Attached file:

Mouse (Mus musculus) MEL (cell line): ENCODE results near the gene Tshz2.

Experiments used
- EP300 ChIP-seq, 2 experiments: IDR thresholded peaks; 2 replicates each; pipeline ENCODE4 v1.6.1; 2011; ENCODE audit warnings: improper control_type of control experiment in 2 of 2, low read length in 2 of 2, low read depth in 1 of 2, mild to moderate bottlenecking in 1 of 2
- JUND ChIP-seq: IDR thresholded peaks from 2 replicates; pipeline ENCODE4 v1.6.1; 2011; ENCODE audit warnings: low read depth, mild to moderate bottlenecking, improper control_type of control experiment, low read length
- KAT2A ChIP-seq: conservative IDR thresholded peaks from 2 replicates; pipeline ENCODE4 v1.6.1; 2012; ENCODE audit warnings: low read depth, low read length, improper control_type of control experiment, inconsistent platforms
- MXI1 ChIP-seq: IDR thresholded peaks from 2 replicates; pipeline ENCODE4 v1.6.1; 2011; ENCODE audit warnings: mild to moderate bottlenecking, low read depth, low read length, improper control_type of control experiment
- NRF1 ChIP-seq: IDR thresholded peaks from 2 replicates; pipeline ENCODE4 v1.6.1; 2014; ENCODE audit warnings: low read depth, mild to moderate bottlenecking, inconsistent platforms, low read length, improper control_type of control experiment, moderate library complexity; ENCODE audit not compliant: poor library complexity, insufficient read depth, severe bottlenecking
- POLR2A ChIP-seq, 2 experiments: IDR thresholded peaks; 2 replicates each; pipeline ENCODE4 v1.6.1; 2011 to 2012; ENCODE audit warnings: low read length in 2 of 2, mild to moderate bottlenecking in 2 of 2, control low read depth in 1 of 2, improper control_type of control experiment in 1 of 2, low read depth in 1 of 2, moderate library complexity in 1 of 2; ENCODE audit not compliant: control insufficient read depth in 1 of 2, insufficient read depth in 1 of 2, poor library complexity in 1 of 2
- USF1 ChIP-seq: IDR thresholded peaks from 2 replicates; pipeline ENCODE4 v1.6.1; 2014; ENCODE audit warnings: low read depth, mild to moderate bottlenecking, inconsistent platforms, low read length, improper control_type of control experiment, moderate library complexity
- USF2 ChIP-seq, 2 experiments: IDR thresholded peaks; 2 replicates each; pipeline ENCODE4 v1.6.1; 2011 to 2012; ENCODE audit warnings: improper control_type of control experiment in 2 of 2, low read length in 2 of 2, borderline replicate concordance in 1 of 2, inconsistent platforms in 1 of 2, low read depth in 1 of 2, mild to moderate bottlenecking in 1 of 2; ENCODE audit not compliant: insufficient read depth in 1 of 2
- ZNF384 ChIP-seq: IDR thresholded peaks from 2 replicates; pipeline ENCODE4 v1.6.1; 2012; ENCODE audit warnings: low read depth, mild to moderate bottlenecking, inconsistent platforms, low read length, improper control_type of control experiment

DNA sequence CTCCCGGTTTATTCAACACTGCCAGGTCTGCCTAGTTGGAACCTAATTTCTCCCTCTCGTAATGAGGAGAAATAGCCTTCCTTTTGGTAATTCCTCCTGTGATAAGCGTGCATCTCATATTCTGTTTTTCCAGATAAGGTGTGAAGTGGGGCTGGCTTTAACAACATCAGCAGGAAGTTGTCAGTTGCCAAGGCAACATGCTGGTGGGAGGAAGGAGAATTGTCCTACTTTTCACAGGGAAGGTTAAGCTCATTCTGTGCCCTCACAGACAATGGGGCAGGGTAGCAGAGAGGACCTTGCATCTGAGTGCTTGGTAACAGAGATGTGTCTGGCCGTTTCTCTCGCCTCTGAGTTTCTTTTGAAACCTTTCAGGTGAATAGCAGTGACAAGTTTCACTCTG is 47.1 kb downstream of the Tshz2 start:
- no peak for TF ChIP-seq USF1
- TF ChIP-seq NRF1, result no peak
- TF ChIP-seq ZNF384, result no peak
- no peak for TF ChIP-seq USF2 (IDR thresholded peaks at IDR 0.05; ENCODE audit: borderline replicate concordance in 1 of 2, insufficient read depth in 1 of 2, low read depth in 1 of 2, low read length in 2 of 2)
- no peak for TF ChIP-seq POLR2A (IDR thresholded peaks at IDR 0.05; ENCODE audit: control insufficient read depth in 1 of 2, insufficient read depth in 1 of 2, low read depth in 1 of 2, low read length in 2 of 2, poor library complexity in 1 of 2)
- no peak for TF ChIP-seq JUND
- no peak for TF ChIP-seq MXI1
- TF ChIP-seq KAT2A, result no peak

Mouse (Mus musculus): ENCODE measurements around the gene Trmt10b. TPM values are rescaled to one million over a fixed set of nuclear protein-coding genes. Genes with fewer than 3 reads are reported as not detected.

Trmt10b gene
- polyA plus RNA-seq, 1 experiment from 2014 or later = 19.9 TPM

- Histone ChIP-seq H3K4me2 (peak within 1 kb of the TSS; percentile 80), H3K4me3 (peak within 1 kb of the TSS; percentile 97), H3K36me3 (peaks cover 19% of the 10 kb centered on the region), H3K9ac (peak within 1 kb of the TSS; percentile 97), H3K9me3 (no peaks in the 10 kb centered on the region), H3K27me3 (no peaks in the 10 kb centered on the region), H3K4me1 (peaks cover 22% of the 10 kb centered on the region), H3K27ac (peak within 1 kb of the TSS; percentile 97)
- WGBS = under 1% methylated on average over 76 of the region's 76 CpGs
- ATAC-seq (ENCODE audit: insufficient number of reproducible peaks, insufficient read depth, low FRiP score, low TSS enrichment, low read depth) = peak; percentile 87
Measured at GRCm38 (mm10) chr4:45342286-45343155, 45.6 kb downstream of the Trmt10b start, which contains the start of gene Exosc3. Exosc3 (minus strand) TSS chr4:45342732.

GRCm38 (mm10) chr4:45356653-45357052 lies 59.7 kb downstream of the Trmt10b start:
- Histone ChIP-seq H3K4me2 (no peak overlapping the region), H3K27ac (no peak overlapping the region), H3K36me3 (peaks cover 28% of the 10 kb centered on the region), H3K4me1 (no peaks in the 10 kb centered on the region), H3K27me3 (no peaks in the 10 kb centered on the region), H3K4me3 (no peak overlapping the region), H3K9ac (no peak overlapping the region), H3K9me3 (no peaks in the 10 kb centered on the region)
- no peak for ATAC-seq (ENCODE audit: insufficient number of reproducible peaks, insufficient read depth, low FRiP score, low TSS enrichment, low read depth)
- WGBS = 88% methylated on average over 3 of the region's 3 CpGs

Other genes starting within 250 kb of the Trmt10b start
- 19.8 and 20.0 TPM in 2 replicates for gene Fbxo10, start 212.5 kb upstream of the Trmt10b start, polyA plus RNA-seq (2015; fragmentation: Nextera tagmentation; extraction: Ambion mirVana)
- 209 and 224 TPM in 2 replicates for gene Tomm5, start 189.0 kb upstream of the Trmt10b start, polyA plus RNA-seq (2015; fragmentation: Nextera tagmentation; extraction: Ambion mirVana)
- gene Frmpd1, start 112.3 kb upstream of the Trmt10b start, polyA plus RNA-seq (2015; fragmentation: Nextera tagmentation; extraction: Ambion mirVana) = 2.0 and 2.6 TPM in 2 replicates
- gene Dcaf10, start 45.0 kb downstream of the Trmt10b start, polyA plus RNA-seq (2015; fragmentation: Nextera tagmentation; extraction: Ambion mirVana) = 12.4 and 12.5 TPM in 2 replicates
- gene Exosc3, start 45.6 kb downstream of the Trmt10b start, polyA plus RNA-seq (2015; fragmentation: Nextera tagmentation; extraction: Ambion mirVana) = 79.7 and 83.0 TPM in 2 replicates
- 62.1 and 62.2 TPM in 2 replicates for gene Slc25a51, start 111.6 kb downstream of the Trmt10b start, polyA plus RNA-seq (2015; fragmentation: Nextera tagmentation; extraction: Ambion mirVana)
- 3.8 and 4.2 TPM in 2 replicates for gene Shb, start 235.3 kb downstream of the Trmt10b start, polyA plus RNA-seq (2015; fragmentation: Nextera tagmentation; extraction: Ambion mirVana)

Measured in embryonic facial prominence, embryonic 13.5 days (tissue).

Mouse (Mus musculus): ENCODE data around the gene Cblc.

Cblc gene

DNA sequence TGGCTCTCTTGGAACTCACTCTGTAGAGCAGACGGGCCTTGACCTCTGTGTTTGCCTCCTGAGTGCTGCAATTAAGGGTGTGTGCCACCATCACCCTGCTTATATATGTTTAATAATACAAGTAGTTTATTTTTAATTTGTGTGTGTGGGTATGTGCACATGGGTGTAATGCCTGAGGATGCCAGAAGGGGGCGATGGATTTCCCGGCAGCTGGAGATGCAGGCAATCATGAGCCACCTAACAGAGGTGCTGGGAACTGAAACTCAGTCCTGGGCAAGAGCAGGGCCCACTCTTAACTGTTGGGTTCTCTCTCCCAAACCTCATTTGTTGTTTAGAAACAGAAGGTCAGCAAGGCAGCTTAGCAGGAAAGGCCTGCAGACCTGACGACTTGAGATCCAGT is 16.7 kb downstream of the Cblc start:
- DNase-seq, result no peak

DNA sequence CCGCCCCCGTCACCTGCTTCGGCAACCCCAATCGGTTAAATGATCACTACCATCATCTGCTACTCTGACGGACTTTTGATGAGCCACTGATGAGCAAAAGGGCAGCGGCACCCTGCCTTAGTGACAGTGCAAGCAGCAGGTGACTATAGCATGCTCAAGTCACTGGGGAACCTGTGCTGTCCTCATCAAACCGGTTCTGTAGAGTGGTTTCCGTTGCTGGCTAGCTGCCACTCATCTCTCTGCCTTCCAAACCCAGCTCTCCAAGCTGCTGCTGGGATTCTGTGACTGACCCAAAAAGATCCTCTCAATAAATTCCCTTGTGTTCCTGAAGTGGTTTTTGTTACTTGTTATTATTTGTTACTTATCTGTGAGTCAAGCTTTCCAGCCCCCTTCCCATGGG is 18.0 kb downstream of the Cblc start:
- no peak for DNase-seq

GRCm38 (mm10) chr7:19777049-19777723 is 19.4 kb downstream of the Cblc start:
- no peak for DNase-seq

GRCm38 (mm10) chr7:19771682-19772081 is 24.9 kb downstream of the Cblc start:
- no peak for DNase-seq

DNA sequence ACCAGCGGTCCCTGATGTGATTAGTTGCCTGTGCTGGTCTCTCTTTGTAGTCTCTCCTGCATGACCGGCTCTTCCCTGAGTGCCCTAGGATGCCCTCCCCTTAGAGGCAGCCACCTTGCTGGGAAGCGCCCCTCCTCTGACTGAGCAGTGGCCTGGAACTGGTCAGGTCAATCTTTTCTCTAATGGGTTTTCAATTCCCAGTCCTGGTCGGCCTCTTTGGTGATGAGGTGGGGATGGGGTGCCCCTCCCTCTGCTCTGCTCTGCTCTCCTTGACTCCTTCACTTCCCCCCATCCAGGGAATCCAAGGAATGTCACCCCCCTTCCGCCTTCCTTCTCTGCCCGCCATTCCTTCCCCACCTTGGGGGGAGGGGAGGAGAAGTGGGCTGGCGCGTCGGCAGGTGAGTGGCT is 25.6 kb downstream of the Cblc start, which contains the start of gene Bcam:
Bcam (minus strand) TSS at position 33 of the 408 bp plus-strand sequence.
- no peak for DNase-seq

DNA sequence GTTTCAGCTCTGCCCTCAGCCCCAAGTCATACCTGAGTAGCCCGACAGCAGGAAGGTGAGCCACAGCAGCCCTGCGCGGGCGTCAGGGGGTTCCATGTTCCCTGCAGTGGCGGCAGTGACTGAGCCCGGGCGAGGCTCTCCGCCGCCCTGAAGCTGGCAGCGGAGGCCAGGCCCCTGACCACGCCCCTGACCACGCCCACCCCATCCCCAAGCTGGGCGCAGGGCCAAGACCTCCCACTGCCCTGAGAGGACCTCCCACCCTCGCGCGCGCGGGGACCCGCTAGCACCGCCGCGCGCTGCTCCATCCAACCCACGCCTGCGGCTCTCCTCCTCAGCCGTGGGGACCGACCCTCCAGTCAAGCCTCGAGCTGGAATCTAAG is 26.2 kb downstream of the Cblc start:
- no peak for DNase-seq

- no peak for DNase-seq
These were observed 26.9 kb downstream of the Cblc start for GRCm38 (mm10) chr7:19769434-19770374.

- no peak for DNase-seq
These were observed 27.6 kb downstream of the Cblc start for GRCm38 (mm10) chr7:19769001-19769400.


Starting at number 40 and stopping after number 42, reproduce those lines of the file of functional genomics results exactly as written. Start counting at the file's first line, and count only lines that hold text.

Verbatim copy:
Measured in embryonic facial prominence, embryonic 13.5 days (tissue).

Mouse (Mus musculus): ENCODE data around the gene Cblc.

Cblc gene